This weekend I had the opportunity to attend AASHE 2015. AASHE (The Association for the Advancement of Sustainability in Higher Education) has yearly conferences around the country where thousands of undergrad, graduate, and post-graduate students, professors, organization members, and sustainability advocates of all kinds meet to share ideas, attend sessions, and discuss sustainability and how it relates to higher education.
On Saturday afternoon, me, five other Luther students and Sam Pollan, the energy and waste fellow at Luther, drove the three hours north to Minneapolis. I was slightly nervous because I only knew one of the students on the trip, I was the only person who didn’t directly work in the sustainability department at Luther, and I was the only first year. Everyone seemed very friendly, though, and I quickly became more comfortable.
The first night I got to see Sean and Steven, two of my friends from high school who go to the University of Minnesota in Minneapolis. They showed me a bakery about two blocks from my hotel where we got brownies and then, after walking around downtown for awhile, we headed to Brit’s Pub for dinner (which I highly recommend). Afterwards, we headed to the campus and I got to see Sean and Steven’s dorms and meet some of their friends. The night ended with a joyful visit to DPDough—a restaurant that satisfies the late night calzone needs of the University of Minnesota students.
The next morning, our group awoke bright and early to walk to the conference. The conference was at the Minneapolis Convention center—a building with 87 meeting rooms along with 475,000 square feet of exhibitor space. At first it was quite confusing but after three days of running around the whole place we had the layout pretty much down.
The first day was a student summit. Most of the sessions were geared towards undergrad attendees and there were specific sessions for all students to attend. However, other than those specific ones, we were free to go to any sessions that interested us. At any given time there were usually between 10 and 30 sessions going on and we got to go to around 5 each day. On top of the sessions, there was a main event keynote speaker each evening. The first night’s was David Orr, a world renowned environmental studies professor from Oberlin College in Ohio. I have read some of his work and (I believe) quoted him in my Common App essay for colleges. Unfortunately his flight was canceled and he was unable to speak that night. He did manage to come the next day and delivered a shortened but still powerful speech.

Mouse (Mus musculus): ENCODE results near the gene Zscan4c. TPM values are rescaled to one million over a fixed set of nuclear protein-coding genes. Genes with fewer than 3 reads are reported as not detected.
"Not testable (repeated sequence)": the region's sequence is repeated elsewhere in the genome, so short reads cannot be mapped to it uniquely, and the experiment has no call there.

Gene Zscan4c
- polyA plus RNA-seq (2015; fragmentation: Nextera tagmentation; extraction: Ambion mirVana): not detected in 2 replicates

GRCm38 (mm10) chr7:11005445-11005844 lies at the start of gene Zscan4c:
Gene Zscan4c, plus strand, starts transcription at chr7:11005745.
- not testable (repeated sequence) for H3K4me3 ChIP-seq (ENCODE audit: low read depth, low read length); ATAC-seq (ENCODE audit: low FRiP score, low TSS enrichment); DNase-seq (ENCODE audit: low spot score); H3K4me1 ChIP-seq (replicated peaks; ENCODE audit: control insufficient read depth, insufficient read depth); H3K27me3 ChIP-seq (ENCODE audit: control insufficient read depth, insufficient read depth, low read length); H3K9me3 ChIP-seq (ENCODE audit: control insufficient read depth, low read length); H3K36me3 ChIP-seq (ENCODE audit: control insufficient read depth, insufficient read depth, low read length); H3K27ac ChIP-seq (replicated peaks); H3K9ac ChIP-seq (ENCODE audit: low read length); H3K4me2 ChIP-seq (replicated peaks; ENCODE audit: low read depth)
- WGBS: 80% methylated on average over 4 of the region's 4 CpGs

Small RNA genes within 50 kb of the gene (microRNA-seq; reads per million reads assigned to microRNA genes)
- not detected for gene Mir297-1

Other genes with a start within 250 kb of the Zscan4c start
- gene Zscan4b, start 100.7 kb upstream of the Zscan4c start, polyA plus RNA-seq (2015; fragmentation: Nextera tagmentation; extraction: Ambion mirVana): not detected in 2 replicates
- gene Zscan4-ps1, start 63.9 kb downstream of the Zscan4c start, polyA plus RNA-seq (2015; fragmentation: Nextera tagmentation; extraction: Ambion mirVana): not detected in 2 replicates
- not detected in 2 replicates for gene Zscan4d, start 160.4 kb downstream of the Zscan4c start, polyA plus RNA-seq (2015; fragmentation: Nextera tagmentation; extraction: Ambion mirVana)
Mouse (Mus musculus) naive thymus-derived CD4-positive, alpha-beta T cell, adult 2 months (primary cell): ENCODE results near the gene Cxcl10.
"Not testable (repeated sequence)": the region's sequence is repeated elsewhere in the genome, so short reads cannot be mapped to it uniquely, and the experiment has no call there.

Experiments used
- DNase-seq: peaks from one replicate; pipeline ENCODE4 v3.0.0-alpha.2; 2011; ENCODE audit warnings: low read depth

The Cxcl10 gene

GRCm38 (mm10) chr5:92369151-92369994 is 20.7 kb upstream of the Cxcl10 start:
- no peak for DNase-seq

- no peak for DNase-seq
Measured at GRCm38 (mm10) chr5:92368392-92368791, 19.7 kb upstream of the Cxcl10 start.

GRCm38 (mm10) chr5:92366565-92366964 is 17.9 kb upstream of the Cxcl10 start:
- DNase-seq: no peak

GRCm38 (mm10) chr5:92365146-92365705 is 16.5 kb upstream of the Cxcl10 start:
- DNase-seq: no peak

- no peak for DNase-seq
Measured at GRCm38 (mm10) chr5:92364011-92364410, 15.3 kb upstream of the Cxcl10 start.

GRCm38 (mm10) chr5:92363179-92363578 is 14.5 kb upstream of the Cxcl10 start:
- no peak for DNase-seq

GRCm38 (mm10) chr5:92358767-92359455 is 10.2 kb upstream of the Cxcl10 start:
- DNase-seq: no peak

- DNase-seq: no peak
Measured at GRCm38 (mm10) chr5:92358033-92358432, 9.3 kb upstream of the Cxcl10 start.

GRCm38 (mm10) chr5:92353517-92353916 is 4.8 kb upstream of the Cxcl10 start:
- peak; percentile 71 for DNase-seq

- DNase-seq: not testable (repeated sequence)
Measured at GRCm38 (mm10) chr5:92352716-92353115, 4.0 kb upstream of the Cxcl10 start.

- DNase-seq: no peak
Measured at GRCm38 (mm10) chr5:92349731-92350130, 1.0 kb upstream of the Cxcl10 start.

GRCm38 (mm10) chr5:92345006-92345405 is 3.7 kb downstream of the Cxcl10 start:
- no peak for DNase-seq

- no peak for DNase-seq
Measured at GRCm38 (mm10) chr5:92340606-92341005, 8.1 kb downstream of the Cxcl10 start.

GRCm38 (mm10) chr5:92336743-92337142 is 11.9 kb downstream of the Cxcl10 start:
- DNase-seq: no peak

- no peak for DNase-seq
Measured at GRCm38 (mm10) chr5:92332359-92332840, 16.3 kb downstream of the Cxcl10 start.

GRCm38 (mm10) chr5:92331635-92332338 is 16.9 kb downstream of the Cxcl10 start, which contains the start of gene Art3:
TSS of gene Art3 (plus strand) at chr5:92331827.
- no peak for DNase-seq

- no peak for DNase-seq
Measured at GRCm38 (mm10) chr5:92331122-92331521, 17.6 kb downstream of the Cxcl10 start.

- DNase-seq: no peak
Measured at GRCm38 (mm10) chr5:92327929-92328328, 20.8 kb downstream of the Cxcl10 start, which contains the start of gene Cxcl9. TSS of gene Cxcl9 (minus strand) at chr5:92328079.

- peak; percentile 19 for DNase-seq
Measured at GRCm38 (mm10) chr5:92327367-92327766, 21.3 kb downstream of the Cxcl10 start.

The conference was, all in all, an excellent experience and I really hope that I get to go again in the future. The Luther crew that attended has already had a few brainstorm sessions about what kind of stuff we think we can implement at Luther and I’m really excited to see what we’ll be able to achieve in the next few months and years.
Just to give a glimpse into what kind of stuff we were talking about, I’ve included a list of all the sessions I attended over the weekend:
- Student Summit and Workshops Breakfast
- Student Summit Opening - Students Organising for Sustainability
- Mitakuye oyasin (All My Relations): Manifesting Sustainability through Cultural Understanding
- Impact Advocacy - Fair Trade in Your Life and on Campus
- Student Summit Closing - Leading an Impact Life: Landing a Green Job and Speaking Truth to Power
- Opening Keynote
- "Meatless Monday" Breakfast
- Transformative Partnerships: Replacing Consumerism with Community
- From the Porcupine Caribou to the San Francisco Peaks: Applied Holistic Sustainability in North America
- Utilizing Community Based Social Marketing to Transform Sustainable Behavior
- 'Northern Roots: Growing Food in the Western Lake Superior Region': A Participatory, Public Ethnography in Film Form
- Regional Sustainability as Social Innovation (Led by Luther’s very own Jon Jensen!)
- Urban Farming: A Community Engaged Program
- Monday Keynote: David Orr followed by Brave New Workshop
- Measuring Engagement of Student Population Through Assessment of Sustainability Knowledge: Behavior, Perceptions, and Attitudes
- Awareness and Action: Campus-Wide Conscious Consumerism
- Plenary: Incorporating Indigenous Wisdom into Sustainability Education
- Show me the money: Discovering revenue from reuse
- Global Cities as a Learning Environment for Sustainability: Comparing Field Experiences in Austria, China and India.